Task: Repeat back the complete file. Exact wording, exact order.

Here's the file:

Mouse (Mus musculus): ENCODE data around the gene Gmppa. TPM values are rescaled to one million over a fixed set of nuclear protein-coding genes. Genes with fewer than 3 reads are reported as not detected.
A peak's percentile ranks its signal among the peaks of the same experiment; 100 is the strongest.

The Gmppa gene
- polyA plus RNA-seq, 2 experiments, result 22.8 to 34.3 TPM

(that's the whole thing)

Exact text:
Mouse (Mus musculus): ENCODE data around the gene Gmppa. TPM values are rescaled to one million over a fixed set of nuclear protein-coding genes. Genes with fewer than 3 reads are reported as not detected.
A peak's percentile ranks its signal among the peaks of the same experiment; 100 is the strongest.

The Gmppa gene
- polyA plus RNA-seq, 2 experiments, result 22.8 to 34.3 TPM